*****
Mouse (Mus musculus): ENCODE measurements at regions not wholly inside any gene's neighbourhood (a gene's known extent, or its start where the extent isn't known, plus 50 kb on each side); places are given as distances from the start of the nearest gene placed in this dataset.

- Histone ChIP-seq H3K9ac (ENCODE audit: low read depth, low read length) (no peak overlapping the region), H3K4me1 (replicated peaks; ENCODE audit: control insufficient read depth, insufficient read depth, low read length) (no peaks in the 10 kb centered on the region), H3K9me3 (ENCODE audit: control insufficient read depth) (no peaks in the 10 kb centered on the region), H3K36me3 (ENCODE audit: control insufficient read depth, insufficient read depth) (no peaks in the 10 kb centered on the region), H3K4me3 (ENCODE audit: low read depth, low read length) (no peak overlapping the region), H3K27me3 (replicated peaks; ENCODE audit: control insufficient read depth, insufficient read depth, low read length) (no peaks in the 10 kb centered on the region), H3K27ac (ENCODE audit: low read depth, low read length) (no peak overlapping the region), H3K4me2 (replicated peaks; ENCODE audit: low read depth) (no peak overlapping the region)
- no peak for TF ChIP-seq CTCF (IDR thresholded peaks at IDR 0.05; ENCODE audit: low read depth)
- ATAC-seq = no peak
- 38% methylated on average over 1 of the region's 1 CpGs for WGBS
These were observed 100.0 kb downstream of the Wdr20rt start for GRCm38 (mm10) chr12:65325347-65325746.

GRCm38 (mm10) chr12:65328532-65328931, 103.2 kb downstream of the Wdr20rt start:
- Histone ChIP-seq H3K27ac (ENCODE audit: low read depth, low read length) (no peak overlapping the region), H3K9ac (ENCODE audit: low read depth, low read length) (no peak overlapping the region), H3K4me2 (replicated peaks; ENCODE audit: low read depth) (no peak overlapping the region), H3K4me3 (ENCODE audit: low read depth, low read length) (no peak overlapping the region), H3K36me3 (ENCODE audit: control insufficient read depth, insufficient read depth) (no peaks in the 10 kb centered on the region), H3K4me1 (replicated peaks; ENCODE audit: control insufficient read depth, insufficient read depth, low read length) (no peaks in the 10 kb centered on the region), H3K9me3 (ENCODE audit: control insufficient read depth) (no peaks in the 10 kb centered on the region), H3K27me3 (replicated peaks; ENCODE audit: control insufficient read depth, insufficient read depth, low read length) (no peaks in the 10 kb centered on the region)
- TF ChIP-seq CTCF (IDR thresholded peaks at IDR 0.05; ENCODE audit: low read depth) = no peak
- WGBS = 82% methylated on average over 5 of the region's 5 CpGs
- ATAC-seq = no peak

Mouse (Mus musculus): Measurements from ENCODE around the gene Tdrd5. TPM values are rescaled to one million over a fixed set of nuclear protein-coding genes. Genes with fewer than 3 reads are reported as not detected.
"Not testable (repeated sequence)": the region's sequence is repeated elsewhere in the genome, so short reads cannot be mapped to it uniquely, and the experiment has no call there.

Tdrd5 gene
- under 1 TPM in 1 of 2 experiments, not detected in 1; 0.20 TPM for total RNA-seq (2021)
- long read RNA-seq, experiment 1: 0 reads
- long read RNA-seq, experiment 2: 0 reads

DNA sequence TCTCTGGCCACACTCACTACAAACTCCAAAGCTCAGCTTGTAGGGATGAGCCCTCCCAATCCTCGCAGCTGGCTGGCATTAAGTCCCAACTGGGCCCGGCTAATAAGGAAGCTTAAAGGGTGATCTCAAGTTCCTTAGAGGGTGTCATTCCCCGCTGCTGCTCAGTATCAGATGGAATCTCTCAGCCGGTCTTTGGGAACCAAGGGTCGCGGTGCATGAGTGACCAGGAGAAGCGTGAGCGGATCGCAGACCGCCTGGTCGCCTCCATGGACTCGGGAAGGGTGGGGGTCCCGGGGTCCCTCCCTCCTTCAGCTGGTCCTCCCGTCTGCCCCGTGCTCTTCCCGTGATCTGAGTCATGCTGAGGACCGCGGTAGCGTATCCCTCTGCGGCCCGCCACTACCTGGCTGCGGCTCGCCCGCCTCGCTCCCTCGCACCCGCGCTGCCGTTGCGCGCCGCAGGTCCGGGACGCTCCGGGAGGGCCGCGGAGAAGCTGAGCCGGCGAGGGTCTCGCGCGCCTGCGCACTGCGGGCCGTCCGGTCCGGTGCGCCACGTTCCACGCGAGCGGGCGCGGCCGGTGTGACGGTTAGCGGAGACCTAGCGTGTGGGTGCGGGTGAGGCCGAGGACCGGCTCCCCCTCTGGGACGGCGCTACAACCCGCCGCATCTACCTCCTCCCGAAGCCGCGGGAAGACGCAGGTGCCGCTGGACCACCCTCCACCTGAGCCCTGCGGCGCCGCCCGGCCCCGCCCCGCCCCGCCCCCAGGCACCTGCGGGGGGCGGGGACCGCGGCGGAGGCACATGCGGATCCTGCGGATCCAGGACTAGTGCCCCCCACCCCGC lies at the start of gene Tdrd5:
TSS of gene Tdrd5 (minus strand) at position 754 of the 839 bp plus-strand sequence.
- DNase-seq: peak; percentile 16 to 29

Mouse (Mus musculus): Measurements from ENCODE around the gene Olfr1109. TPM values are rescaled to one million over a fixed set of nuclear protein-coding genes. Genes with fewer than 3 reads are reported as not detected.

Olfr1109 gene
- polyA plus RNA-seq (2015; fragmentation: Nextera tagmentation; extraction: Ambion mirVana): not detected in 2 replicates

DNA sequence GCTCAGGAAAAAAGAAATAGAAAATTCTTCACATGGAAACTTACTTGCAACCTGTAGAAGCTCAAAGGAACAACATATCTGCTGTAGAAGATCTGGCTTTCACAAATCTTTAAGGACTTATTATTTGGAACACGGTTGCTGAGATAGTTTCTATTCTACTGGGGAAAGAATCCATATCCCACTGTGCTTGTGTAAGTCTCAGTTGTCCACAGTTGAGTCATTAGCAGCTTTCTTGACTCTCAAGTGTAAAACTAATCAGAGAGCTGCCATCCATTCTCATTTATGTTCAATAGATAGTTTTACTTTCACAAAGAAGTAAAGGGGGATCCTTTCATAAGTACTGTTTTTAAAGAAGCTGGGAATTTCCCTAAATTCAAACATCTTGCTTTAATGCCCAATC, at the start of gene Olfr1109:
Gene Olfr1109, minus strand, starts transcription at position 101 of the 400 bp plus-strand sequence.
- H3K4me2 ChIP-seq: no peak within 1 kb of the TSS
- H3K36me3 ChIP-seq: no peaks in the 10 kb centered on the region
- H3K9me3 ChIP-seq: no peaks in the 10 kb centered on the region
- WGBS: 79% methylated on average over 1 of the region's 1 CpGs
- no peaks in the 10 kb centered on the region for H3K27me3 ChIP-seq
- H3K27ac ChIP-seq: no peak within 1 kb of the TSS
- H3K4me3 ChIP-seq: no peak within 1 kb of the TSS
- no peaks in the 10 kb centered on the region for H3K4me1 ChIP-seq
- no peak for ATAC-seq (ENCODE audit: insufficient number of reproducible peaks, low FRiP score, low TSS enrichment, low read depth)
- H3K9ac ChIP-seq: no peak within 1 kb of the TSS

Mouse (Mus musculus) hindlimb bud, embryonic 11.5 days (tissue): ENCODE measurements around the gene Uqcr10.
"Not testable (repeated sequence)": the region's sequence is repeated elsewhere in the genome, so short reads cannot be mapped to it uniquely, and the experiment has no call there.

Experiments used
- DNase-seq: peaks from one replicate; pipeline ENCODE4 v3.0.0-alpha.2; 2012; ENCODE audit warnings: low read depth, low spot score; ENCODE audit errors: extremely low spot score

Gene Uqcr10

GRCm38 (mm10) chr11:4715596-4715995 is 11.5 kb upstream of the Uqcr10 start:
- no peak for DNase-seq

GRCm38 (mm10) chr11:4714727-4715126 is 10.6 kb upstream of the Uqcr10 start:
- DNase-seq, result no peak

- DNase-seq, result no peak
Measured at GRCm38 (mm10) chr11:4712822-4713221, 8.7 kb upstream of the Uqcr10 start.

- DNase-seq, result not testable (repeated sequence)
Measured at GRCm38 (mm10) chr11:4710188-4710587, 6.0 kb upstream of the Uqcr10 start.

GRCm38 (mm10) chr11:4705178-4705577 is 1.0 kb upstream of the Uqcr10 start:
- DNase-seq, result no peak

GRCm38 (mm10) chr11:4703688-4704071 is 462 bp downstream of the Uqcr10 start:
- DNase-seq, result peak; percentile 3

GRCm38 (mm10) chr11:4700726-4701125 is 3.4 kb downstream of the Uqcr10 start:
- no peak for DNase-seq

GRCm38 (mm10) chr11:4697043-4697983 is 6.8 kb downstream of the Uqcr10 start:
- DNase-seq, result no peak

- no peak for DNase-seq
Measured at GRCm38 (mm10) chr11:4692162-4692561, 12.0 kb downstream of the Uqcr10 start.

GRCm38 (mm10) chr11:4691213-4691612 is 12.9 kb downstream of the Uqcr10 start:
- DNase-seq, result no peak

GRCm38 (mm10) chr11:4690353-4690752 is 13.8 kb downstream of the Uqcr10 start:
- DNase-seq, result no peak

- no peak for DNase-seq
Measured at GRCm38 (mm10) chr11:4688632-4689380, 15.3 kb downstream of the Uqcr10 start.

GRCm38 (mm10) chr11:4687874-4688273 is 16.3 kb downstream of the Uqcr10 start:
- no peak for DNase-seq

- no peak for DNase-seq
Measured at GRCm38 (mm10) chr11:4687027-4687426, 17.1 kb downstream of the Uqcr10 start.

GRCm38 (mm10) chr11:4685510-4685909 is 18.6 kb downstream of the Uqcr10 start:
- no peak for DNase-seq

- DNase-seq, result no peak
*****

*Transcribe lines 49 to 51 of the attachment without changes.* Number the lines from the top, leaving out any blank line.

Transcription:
GRCm38 (mm10) chr11:4705178-4705577 is 1.0 kb upstream of the Uqcr10 start:
- DNase-seq, result no peak

GRCm38 (mm10) chr11:4703688-4704071 is 462 bp downstream of the Uqcr10 start: